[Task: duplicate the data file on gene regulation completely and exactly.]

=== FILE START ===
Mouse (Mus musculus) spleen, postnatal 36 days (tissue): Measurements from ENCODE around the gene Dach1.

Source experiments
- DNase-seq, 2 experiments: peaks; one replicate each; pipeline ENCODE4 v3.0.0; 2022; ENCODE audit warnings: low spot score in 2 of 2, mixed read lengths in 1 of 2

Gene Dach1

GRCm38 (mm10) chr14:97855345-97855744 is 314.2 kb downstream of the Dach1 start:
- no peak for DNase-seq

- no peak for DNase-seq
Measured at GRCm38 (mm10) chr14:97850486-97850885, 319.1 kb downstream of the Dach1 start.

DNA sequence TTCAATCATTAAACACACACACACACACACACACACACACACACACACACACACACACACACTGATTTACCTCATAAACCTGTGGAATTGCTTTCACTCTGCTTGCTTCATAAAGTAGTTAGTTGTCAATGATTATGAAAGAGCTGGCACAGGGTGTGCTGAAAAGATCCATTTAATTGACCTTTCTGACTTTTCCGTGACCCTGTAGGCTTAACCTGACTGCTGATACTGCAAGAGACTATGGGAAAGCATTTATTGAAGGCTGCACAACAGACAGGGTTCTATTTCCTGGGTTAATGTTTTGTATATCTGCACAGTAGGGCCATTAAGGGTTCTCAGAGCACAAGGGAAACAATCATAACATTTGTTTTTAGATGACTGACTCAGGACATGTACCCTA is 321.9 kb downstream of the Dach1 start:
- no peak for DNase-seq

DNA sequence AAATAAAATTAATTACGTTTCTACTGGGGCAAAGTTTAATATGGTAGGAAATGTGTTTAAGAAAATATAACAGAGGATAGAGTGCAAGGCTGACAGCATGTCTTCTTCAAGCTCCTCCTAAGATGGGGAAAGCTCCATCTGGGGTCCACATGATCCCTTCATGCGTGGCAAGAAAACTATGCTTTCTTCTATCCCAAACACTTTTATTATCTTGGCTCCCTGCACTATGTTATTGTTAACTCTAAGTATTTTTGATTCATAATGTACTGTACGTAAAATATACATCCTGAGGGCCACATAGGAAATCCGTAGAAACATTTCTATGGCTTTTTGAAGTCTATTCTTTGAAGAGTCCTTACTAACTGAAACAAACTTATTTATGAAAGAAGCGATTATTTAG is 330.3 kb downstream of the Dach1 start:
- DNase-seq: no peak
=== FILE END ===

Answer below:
Mouse (Mus musculus) spleen, postnatal 36 days (tissue): Measurements from ENCODE around the gene Dach1.

Source experiments
- DNase-seq, 2 experiments: peaks; one replicate each; pipeline ENCODE4 v3.0.0; 2022; ENCODE audit warnings: low spot score in 2 of 2, mixed read lengths in 1 of 2

Gene Dach1

GRCm38 (mm10) chr14:97855345-97855744 is 314.2 kb downstream of the Dach1 start:
- no peak for DNase-seq

- no peak for DNase-seq
Measured at GRCm38 (mm10) chr14:97850486-97850885, 319.1 kb downstream of the Dach1 start.

DNA sequence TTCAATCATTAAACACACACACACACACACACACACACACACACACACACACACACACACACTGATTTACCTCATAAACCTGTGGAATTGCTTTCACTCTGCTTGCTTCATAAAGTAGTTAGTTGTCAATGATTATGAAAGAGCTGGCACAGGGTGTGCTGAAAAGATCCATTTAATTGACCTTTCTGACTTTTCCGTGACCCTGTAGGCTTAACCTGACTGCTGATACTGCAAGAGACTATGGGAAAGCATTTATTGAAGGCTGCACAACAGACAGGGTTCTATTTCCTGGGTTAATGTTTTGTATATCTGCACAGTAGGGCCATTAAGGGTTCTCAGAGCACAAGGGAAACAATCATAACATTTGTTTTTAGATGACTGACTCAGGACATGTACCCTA is 321.9 kb downstream of the Dach1 start:
- no peak for DNase-seq

DNA sequence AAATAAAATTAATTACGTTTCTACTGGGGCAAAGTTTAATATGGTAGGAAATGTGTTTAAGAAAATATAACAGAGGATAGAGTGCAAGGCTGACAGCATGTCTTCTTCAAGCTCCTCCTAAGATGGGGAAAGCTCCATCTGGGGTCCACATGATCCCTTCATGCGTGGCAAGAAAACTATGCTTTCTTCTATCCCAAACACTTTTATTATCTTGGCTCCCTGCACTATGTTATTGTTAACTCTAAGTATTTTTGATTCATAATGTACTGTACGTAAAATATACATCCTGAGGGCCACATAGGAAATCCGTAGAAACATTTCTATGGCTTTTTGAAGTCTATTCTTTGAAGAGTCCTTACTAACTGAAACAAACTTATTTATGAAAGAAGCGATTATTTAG is 330.3 kb downstream of the Dach1 start:
- DNase-seq: no peak